Presentation on theme: "Nick Feamster MIT Robust Internet Routing."— Presentation transcript:
Nick Feamster MIT firstname.lastname@example.org Robust Internet Routing
Design of Large, Federated Systems Distributed systems with independent, competing entities driven by self-interest Must cooperate to provide service Internet routing, peer-to-peer systems, federated computing infrastructures,… Key problem: Specifying and guaranteeing correct operation
Internet Routing Large-scale: Thousands of autonomous networks Self-interest: Independent economic and performance objectives But, must cooperate for global connectivity Comcast AT&T Sprint Level3 MIT The Internet
Internet Routing Protocol: BGP Route Advertisement Autonomous Systems Session Traffic
Configuration Defines Behavior How traffic enters and leaves the network –Load balance –Traffic engineering –Primary/backup paths Which neighboring networks can send traffic –Defines business relationships and contracts How routers within the network learn routes –Scaling and performance Provides flexibility for realizing operational goals FlexibilityComplexity
Most Important Goal: Correctness Configuration is difficult. Operators make mistakes. –Complex policies –Configuration is distributed across routers Each network independently configured –Unintended policy interactions Mistakes happen! Unfortunately… Why?
Today: Stimulus-Response Unacceptable programming environment Mistakes cause downtime Mistakes often not immediately apparent What happens if I tweak this policy…?
Catastrophic Configuration Faults …a glitch at a small ISP… triggered a major outage in Internet access across the country. The problem started when MAI Network Services...passed bad router information from one of its customers onto Sprint. -- news.com, April 25, 1997Sprint Microsoft's websites were offline for up to 23 hours...because of a [router] misconfiguration…it took nearly a day to determine what was wrong and undo the changes. -- wired.com, January 25, 2001 WorldCom Inc…suffered a widespread outage on its Internet backbone that affected roughly 20 percent of its U.S. customer base. The network problems…affected millions of computer users worldwide. A spokeswoman attributed the outage to "a route table issue." -- cnn.com, October 3, 2002 "A number of Covad customers went out from 5pm today due to, supposedly, a DDOS (distributed denial of service attack) on a key Level3 data center, which later was described as a route leak (misconfiguration). -- dslreports.com, February 23, 2004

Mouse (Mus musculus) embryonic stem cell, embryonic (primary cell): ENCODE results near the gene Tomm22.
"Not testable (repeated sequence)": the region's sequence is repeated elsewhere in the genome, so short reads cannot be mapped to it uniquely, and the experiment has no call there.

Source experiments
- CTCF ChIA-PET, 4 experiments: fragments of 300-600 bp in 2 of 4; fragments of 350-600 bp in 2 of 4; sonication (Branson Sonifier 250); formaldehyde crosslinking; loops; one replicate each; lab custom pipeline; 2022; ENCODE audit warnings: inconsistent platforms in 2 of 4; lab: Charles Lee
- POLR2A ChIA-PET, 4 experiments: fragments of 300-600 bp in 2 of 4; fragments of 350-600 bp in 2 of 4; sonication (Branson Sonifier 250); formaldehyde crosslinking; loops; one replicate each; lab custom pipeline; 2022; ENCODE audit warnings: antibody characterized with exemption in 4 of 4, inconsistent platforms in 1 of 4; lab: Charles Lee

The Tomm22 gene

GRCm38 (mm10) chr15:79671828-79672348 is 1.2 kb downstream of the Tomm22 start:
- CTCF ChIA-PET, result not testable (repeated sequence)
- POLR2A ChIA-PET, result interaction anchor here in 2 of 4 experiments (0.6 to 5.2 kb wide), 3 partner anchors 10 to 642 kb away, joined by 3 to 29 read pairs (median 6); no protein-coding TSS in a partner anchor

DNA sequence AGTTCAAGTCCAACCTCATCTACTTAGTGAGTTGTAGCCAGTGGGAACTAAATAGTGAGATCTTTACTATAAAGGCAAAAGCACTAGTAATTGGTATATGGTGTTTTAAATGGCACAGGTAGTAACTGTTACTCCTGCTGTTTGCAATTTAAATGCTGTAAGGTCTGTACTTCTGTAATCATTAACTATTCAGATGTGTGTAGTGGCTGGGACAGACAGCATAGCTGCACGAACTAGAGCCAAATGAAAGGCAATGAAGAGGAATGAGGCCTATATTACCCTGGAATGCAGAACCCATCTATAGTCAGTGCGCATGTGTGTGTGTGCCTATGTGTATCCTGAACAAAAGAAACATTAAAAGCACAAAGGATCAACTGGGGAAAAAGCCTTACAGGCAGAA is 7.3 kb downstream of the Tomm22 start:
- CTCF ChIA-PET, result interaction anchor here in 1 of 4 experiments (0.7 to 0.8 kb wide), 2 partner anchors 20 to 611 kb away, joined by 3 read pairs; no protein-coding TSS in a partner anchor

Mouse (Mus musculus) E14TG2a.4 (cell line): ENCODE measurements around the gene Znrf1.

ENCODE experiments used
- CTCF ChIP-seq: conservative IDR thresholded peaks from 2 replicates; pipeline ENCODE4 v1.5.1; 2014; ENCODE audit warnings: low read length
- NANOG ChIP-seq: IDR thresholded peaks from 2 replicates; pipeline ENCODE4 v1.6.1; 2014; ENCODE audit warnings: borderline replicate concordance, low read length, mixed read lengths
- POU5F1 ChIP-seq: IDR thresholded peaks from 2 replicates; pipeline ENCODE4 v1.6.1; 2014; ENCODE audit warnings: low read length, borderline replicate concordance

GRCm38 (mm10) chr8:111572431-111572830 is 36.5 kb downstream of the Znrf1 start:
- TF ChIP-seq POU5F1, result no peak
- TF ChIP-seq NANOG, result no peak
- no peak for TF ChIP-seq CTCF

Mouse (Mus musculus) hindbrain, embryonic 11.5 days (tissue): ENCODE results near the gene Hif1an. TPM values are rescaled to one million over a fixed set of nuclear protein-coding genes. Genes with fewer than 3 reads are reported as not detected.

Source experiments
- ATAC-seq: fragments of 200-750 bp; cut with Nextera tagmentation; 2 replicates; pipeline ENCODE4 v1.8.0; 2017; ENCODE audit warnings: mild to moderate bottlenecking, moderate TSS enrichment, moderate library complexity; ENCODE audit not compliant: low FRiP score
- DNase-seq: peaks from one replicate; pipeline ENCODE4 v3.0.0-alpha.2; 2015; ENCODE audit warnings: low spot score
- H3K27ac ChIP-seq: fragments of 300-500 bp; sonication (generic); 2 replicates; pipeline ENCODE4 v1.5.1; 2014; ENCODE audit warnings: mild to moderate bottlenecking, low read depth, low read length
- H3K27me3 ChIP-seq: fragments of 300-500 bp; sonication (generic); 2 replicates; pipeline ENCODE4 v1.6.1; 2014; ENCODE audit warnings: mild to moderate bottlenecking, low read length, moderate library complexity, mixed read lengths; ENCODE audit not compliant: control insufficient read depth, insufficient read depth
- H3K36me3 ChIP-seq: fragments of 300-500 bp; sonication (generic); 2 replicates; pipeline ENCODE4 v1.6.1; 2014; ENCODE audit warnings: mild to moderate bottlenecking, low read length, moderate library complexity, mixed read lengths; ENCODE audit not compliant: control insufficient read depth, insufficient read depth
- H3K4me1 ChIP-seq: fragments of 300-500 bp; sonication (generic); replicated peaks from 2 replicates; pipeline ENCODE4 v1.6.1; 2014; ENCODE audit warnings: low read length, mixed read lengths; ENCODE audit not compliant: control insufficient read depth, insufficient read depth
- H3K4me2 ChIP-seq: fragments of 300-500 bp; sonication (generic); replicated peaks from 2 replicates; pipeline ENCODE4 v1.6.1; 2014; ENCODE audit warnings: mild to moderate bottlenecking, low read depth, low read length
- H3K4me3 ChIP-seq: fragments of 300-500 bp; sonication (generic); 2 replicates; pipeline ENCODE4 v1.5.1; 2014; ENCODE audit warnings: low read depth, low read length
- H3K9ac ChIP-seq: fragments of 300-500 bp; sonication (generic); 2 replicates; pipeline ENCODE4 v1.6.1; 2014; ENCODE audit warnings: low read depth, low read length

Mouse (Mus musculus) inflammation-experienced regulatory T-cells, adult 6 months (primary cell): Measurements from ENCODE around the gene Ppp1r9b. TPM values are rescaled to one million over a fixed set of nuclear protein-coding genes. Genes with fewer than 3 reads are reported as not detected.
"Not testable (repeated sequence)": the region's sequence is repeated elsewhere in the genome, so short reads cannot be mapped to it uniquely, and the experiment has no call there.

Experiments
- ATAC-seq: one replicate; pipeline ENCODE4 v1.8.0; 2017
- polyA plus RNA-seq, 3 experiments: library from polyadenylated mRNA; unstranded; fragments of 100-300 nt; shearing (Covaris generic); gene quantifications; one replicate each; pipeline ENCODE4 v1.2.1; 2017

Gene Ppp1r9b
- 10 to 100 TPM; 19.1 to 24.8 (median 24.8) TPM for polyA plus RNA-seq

Operator Mailing List (NANOG) Date: Mon, 18 Oct 2004 09:15:15 -0700 Subject: Level 3 US east coast "issues" Level 3 experiencing widespread "unspecified routing issues" on the US east coast. Master ticket 1086844. Anyone have more specific information? Date: Mon, 18 Oct 2004 12:20:34 -0400 (EDT) Subject: Re: Level 3 US east coast "issues" Level 3 is currently experiencing a backbone outage causing routing instability and packet loss. We are working to restore and will be sending hourly updates…
Operator Mailing List Note: Only includes problems openly discussed on this list. Compare: 83 power outages, 1 fire
Problem Guarantee correctness of the global routing system. Examine only local configurations.
Contributions Correctness specification and constraints for global Internet routing rcc (router configuration checker) –Static configuration analysis tool for fault detection –Used by network operators (including large backbone networks) Analysis of real-world network configurations from 17 autonomous systems
Challenges Defining a correctness specification Deriving verifiable constraints from specification Analyzing complex, distributed configuration Verifying correctness with local (per-AS) information
Correctness Specification Path Visibility For each usable path, a corresponding route advertisement must be available Route Validity For each available route, there must exist a corresponding usable path Safety For any given set of configurations distributed across routers in different ASes, a stable path must exist, and the protocol must converge to it
Path Visibility If every router learns a route for every usable path, then path visibility is satisfied. A usable path: - Reaches the destination - Corresponds to the path that packets take when using that route - Conforms to the policies of the routers on that path Possible path visibility faults Dissemination Filtering - Partition in session-level graph that disseminates routes - Filtering routes for prefixes for usable paths